Okhissa reopens for use
For Homochitto National Forest District Ranger Shaun Williamson, this week’s reopening of Franklin County’s Okhissa Lake couldn’t happen soon enough based on the volume of inquires he has received in regards to the public gaining access to the resource.
“There have been a lot of questions if we would reopen the lake as planned on Wednesday, March 15, and I am happy to say it was going to happen on schedule,” Williamson said.
“I hope people who use the lake will be as pleased as we have been with the improvements and that it will be a destination for years to come.”
He noted a top-tier priority for the closure of the lake in November, 2021 was to address a noxious weed from southern Brazil that had been introduced into the 1,100 acre body of water.
“One of the major parts of the project was a drawdown of the lake, which started in January of last year,” Williamson said.
“This was due in large part to a Giant Salvinia infestation, and in bringing (the lake) down when we did, there was a hard freeze the next week and that decimated the plant.
“Even though the weather did much of the work, we also did a herbicide treatment prior to bringing the lake down and that got the process started in getting rid of it. We are yet to find any residuals of the plant anywhere at Okhissa and that’s a very good thing.”
Williamson said any portions of the invasive tropical plant that remained along the banks of the lake after the drawdown died during that cold snap.
The U.S. Forest Service’s plan also involved bringing the water down roughly 20 to 22 feet for the purpose of allowing vegetation to grow along the exposed banks of the lake.
“Not only does that kind of vegetative growth provide habitat for spawning and for young fish to have escape cover, but it also resolves a cost prohibitive — between $900,000 and $2 million annually — process to fertilize and lime the lake,” Williamson said.
“So, when the vegetation has grown and the water comes back up, the organic material breaks down and naturally fertilizes the water.”
Williamson said another element undertaken by the Forest Service was burning a portion of land adjacent to the waterway, and the resulting ash from the fire will serve to lime Okhissa Lake.
“This natural fertility has already created a plankton bloom, which is perfect when the fish are spawning and for your prey fish — minnows and shad,” he continued.
“For the first year or so, the lake will not have the clarity that it had in the past, which is a good thing because the less clarity you have, the more fertile the water is.”
To this end, Williamson said Okhissa will have more of a greenish tint rather than being able to see 20 feet down into the body of water.
Bank fishermen will also experience improved access to the lake now that excessive vegetation has been burned.
Improvements also included the stocking of more than 400,000 pan fish — including bluegill and redear — along with 50,000 catfish and 5,000 gizzard shad for a new prey base for the lake’s existing bass.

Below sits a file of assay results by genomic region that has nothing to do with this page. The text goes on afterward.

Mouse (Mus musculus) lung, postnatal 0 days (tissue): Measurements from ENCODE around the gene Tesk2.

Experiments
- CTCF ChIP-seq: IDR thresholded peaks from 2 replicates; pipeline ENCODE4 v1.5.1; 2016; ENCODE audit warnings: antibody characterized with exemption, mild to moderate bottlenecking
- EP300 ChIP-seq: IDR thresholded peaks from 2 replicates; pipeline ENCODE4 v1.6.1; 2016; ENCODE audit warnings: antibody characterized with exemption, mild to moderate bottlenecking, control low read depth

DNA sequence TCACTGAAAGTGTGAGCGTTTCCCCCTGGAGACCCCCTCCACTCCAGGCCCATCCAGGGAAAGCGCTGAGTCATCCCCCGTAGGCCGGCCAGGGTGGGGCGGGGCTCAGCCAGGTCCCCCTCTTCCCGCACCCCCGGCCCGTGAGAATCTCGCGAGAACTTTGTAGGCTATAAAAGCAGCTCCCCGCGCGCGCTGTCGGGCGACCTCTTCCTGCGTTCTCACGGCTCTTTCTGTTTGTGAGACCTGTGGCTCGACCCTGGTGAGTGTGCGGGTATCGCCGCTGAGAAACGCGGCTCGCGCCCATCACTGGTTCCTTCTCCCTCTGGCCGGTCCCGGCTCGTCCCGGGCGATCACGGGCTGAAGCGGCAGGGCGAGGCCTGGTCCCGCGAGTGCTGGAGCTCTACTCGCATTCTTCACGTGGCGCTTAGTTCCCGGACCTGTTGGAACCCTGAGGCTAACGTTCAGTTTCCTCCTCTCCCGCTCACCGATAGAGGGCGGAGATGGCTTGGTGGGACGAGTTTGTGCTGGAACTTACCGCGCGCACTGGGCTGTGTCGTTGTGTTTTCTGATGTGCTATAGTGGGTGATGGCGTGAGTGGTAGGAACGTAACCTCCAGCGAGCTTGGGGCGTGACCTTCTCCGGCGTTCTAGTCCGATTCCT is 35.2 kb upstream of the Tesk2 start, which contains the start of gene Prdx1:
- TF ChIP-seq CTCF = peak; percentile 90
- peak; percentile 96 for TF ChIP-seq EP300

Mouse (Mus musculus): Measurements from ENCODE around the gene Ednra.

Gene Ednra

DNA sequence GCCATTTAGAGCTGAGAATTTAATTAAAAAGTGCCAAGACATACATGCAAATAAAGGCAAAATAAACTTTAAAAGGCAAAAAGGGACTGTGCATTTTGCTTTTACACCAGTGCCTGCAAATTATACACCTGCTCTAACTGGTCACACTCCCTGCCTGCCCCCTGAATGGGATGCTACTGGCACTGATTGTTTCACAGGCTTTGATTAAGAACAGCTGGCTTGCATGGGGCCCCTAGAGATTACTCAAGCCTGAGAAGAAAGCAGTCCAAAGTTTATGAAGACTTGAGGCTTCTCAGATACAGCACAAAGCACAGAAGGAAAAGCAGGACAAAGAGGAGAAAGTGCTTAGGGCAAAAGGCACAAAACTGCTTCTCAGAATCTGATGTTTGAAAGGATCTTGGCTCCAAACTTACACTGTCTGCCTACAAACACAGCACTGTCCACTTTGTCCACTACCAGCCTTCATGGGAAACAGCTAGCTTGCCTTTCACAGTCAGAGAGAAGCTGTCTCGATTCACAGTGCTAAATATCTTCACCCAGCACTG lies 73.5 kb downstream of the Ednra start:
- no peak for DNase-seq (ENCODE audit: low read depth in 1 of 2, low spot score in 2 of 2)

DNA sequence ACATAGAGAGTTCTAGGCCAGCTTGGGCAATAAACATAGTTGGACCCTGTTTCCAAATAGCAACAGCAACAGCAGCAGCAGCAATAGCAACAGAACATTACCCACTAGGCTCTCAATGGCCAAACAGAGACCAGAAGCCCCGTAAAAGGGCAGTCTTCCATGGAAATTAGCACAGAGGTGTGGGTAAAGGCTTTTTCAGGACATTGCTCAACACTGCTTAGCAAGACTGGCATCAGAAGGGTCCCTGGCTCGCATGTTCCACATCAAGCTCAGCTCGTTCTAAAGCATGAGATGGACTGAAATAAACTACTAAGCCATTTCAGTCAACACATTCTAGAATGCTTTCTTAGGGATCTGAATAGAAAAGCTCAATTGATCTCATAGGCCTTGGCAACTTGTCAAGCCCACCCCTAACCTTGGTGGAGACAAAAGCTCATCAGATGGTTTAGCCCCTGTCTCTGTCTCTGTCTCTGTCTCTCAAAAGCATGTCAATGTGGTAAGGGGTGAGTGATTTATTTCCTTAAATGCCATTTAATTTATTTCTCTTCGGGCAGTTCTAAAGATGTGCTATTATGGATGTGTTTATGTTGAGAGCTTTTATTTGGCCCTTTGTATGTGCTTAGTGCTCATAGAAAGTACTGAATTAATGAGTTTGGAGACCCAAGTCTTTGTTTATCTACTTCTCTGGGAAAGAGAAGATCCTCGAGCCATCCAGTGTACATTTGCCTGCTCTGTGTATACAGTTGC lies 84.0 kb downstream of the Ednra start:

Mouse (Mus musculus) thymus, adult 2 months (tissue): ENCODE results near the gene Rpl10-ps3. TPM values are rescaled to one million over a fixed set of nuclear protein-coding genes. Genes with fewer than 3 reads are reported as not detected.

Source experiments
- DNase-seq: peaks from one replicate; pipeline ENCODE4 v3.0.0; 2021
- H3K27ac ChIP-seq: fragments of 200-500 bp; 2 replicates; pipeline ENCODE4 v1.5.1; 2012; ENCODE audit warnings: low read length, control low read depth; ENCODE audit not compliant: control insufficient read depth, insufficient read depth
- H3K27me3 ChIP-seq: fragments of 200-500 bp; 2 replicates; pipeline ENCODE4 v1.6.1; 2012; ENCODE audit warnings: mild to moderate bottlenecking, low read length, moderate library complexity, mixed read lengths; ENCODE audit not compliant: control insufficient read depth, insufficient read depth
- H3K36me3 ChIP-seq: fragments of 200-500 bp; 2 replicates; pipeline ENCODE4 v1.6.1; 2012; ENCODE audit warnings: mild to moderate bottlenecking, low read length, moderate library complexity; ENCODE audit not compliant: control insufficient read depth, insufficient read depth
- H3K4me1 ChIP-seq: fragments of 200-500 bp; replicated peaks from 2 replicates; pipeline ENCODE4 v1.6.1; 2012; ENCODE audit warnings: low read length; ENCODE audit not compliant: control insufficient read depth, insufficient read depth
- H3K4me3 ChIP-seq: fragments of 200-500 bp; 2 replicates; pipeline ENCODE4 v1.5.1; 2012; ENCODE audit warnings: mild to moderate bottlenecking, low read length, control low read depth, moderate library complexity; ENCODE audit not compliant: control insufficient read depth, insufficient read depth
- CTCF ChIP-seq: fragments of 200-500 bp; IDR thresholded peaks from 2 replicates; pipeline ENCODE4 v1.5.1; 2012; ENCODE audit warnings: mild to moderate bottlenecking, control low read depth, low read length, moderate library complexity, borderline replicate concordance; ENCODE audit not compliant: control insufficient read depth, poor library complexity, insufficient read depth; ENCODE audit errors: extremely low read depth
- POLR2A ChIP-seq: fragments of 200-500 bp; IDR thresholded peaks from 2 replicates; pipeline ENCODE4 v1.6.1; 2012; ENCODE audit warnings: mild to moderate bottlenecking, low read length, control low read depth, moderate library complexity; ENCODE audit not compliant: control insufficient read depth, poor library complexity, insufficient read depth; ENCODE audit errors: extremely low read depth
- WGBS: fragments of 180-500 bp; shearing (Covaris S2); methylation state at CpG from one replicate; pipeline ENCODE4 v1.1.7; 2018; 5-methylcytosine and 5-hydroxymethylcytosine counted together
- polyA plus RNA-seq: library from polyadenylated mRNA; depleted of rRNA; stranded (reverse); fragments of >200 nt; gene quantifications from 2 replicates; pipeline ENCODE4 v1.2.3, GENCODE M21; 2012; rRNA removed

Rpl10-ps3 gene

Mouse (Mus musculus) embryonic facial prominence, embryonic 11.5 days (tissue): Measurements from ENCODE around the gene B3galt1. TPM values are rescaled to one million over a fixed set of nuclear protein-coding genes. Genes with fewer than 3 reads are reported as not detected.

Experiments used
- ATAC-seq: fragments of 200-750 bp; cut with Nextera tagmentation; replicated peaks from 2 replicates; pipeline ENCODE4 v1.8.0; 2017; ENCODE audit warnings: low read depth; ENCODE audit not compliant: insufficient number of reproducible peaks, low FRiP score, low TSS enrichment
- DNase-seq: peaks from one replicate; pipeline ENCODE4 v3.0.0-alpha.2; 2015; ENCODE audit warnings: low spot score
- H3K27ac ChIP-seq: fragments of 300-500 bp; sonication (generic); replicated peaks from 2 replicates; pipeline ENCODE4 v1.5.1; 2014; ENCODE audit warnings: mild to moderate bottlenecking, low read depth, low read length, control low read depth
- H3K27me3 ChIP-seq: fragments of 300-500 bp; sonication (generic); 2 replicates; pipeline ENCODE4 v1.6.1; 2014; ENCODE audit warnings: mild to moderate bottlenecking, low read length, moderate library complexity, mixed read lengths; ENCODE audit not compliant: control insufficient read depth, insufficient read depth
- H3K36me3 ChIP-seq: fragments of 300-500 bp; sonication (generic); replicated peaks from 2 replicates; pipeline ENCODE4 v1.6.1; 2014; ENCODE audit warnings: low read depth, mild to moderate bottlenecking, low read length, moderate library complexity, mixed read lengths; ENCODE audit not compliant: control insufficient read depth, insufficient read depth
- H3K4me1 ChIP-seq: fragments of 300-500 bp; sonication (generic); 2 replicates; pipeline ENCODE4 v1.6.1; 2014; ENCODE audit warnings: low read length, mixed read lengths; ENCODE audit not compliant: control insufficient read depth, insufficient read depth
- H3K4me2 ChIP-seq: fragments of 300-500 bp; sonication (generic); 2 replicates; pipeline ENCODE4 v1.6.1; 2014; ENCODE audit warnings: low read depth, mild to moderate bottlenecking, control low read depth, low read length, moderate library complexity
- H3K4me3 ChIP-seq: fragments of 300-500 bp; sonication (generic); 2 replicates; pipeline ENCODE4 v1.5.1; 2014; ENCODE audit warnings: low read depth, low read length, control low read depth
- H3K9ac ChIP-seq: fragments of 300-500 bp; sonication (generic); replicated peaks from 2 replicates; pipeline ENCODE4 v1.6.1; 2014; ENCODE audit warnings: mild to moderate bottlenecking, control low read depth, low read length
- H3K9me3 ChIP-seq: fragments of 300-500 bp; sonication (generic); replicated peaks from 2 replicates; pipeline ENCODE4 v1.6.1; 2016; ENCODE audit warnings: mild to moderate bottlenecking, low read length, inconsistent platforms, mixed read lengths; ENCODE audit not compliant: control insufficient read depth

“We did not do anything with the bass population in regards to numbers as much of the emphasis was on lake fertility and providing the bass with more prey to fatten them up and make them more healthy,” Williamson said.
He noted a fisheries biologist came in and shocked the lake and the fish that were examined looked healthy as many of them had gained significant weight.
So, Williamson said, over the next couple of years, those long, thin bass will be less common than they have been on Okhissa in recent years.
Other work included updates to existing picnic areas, a pressure washing of the scenic overlook and fencing, replacing bridges going to the beach area and an extension of the South boat ramp as a means of allowing access to the lake even if the water levels are drawn down
“We want to do drawdowns on a more regular basis — certainly not to the extent we did this time — say maybe five to six feet to help with spawning … especially among crappie,” Williamson said.
“That’s something that we will be looking at closely as we work to wisely manage the future of the lake. When the fisheries biologist recently went out to look at it, he said he believes the water appears to be the healthiest it has been in more than a decade.”
Officials noted the beach area will not be open to the public for swimming until water levels sufficiently rise, and presently the lake remains five to six feet below where it needs to be.
“Because of those levels, we’re also going to do an idle speed across the lake for the time being, and that restriction will also be lifted when the water comes up,” Williamson said.
“We’ve had calls from skiers inquiring about being on the lake, but it’s still a safety concern right now and we’ll allow that only after the water comes up to more adequately cover any stumps or trees below the water line.”
Williamson said, in retrospect, the closure of the lake was probably the best decision that could have been made for the future viability of the body of water and the enjoyment of people who visit it and take advantage of the recreational resource.
“At the end of the day, it has been about getting the most bang for our buck in terms of investing in Okhissa,” he continued.
“In managing the entire lake and its associated resources, the Forest Service took a step forward in addressing things that hadn’t been and needed to be done — from an overall health perspective — so this unique place would continue to be a destination for those looking to enjoy all nature has to offer.”
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